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U.S. Navy Seawolves honored for their service in Vietnam War

Honor Flight San Diego is dedicating its fall trip to Washington D.C. to the U.S. Navy Seawolves who will go on a trip of a lifetime.

SAN DIEGO — A new generation of veterans is joining Honor Flight San Diego's flight to Washington D.C.

On Friday, the non-profit announced it is dedicating its fall flight exclusively to the U.S. Navy Seawolves who fought in the Vietnam War.

“I was a door gunner back of the huey, Flew with some really good pilots,” said Gary Ely, U.S. Navy Seawolf.

The second-class petty officer climbed in the back of the Helicopter Attack Light Squadron known as the HAL-3 Navy Seawolves on the deck of the U.S.S. Midway Museum where he maintains the huey.

“You can call me most handsome of the Seawovles,” said Ely.

He and nearly 3,000 Seawolves served in the Vietnam War.

“There's no way you can experience what went on over there and how it went about. Unless you were there,” said Ely.

The volunteer unit is the most decorated squadron during the Vietnam War and all of Naval aviation history, yet they weren't recognized until 38 years later in 2010 by Congress.

“They did not get the homecomings that they deserve, they did not get the recognition that they deserved. So we're here today to say that Honor Flight San Diego is going to honor our Vietnam veterans,” said Holly Shaffner, Honor Flight San Diego Director of Public Relations and U.S. Coast Guard veteran.

Honor Flight San Diego, a non-profit that has been flying World War II and Korean War veterans to Washington DC for 12 years, is dedicating its fall to flight to 100 Navy Seawolves.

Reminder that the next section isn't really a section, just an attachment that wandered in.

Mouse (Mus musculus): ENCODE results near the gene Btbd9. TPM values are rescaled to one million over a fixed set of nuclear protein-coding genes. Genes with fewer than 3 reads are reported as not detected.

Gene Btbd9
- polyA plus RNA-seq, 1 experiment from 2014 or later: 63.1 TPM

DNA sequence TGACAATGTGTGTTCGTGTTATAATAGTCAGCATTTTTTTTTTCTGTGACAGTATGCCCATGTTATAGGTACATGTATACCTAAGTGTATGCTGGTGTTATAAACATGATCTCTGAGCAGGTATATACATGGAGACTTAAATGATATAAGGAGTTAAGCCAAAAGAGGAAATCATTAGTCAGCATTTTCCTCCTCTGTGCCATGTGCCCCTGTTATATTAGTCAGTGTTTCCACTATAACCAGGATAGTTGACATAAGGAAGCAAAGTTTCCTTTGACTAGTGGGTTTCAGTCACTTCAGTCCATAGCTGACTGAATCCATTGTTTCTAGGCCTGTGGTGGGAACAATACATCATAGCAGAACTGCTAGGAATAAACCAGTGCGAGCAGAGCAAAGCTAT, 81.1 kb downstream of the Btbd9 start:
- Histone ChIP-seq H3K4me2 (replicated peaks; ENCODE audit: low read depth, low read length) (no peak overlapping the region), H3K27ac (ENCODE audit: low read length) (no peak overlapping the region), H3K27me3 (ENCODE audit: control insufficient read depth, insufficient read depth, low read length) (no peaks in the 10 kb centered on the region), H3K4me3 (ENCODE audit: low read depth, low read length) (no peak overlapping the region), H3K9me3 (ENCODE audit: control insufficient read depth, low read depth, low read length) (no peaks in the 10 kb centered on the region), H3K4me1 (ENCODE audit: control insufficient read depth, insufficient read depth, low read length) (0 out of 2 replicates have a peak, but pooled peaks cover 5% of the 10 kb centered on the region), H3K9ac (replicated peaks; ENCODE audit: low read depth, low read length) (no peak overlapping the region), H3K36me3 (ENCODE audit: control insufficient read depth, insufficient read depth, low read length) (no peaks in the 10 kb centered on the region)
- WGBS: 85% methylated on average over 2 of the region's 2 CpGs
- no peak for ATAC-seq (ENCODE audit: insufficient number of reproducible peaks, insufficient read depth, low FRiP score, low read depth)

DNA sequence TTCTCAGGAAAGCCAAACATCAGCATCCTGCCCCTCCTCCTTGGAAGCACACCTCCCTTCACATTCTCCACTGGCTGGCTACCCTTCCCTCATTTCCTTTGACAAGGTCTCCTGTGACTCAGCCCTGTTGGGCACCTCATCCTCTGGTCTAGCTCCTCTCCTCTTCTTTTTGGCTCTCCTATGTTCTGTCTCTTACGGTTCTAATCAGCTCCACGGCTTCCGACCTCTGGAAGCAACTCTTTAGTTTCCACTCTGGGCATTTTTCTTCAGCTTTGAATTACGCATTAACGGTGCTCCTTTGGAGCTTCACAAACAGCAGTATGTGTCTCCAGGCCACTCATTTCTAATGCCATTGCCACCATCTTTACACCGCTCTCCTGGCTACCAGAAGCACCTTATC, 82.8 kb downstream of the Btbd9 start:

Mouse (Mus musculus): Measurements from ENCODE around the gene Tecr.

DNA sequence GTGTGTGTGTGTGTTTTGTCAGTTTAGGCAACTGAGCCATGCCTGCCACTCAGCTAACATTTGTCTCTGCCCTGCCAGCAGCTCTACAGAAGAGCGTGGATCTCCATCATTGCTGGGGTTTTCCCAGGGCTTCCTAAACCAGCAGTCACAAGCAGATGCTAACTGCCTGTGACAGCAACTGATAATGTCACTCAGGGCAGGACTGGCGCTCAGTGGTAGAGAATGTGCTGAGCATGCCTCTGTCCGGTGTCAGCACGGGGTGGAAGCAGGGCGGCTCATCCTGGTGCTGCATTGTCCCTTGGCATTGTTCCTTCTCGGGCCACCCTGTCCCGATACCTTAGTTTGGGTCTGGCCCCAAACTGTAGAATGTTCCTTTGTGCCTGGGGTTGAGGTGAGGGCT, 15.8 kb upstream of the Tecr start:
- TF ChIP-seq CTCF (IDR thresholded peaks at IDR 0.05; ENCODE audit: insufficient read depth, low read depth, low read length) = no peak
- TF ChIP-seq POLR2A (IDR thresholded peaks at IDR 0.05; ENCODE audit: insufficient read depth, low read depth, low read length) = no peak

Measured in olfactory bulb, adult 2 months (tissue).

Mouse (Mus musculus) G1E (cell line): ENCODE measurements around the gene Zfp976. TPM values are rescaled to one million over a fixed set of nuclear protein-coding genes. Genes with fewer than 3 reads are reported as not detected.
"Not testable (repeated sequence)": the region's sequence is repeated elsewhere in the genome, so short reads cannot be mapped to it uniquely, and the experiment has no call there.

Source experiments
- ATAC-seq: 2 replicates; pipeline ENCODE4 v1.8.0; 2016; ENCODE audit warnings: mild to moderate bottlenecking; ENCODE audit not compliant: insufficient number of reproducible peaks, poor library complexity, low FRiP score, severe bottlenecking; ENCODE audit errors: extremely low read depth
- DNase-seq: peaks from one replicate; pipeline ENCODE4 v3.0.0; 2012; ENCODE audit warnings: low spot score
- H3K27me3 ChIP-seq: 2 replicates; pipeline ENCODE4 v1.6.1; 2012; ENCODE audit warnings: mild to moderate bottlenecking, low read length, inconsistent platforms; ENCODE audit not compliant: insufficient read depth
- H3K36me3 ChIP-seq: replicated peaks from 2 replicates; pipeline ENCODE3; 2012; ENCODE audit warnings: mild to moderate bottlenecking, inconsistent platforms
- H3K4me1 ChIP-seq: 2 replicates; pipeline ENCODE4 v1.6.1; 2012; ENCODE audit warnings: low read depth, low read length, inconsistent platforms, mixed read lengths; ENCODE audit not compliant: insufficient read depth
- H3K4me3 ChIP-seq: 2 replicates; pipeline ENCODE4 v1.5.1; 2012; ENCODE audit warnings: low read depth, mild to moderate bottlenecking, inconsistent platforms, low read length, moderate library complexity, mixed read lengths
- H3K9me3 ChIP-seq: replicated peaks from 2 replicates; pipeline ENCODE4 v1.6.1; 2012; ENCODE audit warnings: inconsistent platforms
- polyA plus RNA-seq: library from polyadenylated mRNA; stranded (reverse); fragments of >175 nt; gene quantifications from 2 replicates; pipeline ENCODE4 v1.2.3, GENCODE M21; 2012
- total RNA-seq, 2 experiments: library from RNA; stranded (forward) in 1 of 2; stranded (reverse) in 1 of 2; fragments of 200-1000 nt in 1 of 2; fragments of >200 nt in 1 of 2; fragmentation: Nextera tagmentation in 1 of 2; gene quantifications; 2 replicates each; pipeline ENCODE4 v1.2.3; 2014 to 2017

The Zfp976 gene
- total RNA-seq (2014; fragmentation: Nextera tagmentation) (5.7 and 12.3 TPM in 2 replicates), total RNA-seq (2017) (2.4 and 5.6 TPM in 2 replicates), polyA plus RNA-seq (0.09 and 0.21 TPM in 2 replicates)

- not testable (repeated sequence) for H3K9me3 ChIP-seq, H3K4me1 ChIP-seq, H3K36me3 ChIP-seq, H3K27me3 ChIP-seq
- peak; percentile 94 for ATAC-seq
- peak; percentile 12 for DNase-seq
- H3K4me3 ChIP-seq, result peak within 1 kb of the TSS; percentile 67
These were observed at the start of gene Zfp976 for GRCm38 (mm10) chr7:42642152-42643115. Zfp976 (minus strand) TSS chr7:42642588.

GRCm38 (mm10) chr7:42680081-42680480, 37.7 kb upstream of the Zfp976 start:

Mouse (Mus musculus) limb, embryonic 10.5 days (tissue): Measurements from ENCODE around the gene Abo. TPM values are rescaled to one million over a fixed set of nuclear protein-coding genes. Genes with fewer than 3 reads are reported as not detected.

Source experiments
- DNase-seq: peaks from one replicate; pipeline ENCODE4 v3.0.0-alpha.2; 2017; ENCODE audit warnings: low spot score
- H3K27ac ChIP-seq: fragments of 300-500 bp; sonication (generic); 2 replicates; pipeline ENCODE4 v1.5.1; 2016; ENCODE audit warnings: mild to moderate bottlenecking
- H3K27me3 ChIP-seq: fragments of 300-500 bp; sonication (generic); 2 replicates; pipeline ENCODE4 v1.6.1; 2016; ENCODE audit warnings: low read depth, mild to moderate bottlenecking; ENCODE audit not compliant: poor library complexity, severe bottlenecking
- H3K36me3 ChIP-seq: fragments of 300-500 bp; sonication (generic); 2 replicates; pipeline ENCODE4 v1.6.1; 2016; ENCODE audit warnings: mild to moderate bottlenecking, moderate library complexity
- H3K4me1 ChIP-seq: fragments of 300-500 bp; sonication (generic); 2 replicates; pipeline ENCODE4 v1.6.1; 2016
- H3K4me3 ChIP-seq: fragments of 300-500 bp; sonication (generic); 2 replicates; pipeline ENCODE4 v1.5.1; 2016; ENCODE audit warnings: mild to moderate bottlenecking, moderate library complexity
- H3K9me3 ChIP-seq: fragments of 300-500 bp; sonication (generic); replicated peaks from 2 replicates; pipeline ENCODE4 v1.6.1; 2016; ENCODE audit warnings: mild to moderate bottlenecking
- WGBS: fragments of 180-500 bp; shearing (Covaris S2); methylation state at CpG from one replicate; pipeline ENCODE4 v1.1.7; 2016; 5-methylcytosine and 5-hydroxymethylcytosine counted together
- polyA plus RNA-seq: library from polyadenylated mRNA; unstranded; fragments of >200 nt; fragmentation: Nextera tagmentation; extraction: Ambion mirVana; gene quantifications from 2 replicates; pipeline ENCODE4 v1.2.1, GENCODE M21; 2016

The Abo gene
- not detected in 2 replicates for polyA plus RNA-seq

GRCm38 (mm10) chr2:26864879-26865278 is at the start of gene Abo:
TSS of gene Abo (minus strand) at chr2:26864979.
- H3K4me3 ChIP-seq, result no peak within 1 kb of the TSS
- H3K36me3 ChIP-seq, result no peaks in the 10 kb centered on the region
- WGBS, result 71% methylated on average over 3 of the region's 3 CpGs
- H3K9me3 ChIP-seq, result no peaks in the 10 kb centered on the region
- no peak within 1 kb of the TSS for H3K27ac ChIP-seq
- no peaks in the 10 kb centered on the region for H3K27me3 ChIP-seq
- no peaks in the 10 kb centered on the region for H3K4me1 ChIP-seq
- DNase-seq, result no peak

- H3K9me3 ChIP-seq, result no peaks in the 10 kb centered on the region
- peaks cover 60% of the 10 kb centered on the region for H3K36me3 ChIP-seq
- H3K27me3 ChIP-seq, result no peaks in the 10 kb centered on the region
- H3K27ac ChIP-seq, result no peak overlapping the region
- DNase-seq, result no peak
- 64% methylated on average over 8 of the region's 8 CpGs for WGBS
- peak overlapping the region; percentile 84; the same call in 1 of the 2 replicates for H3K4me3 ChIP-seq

“It shows that we're getting a little bit of recognition that we never got when we came home,” said Ely.

Honor Flight says they flew hand-me-down helios from the Army and provided air support for the Brown Water Navy in south Vietnam. They flew the most combat missions; 200 men were injured and 44 died.

“They saved countless lives, countless American lives. And there would have been more names on that wall [Vietnam War Memorial] had it not been for the Navy Seawolves,” said Shaffner.

Ely is the interim president of the HAL-3 Seawolf Association where hundreds of veterans unite each year.

“We did our job right. There were supposed to be people didn't get killed hurt,” said Ely.

WATCH: Full interview with Gary Ely:

This is has a deeper meaning for Honor Flight volunteer Mel Taitano.

“It's indescribable,” said Taitano. “It's just an honor. And it just makes me feel that my dad is here when I'm able to sit down and talk to them.”

She recalls a conversation she had with her father when she learned he served in the Navy Seawolves shortly before he died. Her father, Door Gunner, Lt. Anthony “Rosy” Rosario, who served in the Seawolves didn't talk much about his service. 

"You know, how come you never talked about it? You guys were so brave. You all are your heroes. And he just shrugged his shoulders, and he said, ‘I just did what I had to do,’” said Taitano.

Her father served with Ely and now they share a special bond. These relationships help build comradery with loved ones, an unbreakable brotherhood and pride for their country.

“I've never been ashamed of what I did. I wouldn't want to go back and do it today,” said Ely. “I respect my service a lot.”

Honor Flight will take off with their special flight of HAL-3 Navy Seawolves on September 30 and return on October 2.

There are an estimated 60,000 Vietnam Veterans in San Diego County. Honor Flight San Diego is only accepting applications from Navy Seawolves for the fall flight. Seawolves are encouraged to apply at www.HonorFlightSanDiego.org.

What an honor to share the big news from Honor Flight San Diego! They’ll be taking their first all Vietnam veteran...

Posted by Abbie Alford on Friday, February 25, 2022

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